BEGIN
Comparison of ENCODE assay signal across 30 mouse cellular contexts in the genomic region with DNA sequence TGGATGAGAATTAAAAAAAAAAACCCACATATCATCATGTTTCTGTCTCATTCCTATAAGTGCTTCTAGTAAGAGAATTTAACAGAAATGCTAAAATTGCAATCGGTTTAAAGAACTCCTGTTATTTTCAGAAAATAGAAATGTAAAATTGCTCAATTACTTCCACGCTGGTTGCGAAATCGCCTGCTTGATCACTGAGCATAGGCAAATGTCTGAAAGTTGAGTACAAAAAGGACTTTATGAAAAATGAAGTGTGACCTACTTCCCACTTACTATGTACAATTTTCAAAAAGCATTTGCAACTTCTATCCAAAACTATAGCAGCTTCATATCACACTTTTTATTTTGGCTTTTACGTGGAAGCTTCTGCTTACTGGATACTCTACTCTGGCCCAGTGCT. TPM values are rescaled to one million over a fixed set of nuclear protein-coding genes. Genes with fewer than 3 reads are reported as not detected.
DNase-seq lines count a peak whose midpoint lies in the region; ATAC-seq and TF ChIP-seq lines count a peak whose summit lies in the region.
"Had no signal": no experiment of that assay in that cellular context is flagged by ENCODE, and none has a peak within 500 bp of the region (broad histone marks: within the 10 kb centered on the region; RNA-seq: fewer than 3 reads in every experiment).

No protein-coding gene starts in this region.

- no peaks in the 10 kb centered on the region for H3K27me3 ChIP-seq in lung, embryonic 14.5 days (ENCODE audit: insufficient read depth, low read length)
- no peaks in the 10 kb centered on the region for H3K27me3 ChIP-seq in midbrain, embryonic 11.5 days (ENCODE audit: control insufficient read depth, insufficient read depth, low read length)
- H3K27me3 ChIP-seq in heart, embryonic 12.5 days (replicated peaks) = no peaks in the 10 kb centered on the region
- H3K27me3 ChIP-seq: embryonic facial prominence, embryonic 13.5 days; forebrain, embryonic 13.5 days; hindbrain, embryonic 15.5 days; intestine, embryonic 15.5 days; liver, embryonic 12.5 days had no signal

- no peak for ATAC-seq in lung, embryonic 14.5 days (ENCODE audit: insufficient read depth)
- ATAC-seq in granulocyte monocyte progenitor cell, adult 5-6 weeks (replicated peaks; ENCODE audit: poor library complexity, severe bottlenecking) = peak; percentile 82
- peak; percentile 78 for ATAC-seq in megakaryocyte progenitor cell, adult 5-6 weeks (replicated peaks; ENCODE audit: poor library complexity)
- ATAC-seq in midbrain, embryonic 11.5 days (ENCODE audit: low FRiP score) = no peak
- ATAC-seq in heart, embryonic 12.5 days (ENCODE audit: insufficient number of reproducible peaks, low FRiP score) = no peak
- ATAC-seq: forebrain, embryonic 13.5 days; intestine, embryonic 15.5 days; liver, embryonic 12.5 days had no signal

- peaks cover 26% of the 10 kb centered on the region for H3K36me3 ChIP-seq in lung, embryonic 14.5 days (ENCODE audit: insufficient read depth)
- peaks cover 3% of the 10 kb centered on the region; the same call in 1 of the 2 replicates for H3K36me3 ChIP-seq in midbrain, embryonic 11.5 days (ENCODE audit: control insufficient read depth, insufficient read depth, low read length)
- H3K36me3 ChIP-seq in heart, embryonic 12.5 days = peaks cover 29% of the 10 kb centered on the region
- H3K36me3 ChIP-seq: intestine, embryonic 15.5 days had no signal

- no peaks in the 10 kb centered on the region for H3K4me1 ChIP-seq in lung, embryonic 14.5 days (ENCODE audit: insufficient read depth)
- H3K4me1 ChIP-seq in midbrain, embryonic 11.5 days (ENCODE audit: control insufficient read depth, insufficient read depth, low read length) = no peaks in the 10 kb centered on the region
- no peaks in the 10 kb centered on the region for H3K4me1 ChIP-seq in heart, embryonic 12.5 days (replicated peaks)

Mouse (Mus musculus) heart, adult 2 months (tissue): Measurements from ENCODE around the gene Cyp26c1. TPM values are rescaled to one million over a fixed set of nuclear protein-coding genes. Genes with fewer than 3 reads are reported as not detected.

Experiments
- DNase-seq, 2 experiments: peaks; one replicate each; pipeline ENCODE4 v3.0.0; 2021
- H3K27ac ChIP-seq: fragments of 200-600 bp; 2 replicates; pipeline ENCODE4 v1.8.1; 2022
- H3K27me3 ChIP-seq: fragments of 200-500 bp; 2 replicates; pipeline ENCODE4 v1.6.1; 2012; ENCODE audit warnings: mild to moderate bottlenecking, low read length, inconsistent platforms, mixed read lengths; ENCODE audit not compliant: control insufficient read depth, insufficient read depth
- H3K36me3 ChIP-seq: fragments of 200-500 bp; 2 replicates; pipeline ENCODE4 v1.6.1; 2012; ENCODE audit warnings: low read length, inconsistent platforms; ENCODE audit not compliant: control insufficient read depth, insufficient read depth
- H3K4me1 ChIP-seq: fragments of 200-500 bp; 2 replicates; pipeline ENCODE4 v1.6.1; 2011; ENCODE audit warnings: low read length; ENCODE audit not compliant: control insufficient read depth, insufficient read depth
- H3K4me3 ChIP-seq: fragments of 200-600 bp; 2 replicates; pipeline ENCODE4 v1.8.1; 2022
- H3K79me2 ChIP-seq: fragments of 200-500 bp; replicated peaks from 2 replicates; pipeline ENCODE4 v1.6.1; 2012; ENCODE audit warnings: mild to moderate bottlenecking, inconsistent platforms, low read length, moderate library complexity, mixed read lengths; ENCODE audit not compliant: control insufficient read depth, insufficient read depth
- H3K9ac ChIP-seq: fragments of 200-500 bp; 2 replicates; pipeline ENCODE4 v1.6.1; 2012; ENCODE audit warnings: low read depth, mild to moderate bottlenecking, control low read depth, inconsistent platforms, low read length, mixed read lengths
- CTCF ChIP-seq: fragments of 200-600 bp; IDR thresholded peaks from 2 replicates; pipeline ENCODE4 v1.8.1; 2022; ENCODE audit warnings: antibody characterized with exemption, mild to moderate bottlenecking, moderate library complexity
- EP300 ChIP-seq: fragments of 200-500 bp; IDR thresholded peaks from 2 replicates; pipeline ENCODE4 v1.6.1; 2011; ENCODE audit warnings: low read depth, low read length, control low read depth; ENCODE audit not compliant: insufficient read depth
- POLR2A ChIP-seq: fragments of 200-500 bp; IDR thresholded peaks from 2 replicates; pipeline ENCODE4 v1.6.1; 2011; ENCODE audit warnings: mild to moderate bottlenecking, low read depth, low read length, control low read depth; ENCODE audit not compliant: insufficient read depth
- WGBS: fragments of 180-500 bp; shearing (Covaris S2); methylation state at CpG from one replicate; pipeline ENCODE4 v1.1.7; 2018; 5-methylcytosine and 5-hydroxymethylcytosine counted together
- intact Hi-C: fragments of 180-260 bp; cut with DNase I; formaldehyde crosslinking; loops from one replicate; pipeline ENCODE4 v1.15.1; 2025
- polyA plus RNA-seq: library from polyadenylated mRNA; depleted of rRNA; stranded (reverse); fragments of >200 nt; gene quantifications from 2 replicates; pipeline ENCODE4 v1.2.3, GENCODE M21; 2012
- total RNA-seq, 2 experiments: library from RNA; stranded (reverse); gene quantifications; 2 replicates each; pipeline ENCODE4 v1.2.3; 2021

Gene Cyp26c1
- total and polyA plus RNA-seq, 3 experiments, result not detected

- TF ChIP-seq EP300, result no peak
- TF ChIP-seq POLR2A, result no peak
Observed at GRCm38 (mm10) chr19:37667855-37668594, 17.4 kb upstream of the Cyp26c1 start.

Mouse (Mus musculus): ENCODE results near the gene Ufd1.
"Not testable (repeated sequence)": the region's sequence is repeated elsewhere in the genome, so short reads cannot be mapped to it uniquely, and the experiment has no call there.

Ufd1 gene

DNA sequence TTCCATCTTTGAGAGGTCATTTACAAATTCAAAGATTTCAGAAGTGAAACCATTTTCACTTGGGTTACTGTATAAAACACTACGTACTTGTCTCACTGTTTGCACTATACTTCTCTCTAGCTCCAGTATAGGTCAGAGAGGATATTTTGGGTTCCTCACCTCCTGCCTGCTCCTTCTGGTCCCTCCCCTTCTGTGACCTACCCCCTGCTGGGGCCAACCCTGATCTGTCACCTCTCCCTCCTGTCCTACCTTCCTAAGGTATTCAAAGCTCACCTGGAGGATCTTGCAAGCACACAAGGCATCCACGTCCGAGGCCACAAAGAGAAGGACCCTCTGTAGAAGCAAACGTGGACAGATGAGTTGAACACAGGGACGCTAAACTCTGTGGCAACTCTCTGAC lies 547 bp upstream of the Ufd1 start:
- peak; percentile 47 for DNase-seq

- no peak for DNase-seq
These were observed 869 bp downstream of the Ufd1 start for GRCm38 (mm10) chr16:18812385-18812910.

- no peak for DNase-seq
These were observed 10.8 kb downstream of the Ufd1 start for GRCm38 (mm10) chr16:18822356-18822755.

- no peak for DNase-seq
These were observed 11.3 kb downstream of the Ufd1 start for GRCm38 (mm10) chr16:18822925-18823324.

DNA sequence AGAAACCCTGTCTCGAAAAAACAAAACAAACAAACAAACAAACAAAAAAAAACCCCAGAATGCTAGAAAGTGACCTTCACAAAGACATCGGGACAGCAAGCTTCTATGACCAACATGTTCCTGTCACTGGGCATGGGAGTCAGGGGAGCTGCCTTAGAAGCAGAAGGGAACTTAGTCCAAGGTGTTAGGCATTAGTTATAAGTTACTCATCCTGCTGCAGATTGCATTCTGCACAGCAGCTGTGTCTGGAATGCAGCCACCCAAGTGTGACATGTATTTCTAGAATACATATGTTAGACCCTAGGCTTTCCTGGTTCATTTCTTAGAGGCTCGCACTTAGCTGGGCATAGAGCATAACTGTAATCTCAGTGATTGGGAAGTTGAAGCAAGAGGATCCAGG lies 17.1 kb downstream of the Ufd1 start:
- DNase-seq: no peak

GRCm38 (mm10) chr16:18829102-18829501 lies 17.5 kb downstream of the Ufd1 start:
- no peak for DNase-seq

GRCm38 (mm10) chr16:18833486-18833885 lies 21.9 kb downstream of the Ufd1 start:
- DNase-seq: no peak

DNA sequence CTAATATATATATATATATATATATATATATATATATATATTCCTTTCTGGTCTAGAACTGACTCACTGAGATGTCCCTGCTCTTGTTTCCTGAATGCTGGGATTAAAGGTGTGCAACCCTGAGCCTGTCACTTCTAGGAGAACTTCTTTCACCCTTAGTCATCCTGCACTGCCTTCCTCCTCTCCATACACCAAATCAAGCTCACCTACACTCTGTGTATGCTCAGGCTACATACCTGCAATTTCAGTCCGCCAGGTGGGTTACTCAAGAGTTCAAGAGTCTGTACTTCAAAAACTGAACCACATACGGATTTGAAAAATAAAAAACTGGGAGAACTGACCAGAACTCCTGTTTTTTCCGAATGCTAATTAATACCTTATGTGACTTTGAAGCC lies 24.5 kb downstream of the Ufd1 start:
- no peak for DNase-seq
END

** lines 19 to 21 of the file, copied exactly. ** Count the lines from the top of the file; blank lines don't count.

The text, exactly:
- no peaks in the 10 kb centered on the region for H3K4me1 ChIP-seq in lung, embryonic 14.5 days (ENCODE audit: insufficient read depth)
- H3K4me1 ChIP-seq in midbrain, embryonic 11.5 days (ENCODE audit: control insufficient read depth, insufficient read depth, low read length) = no peaks in the 10 kb centered on the region
- no peaks in the 10 kb centered on the region for H3K4me1 ChIP-seq in heart, embryonic 12.5 days (replicated peaks)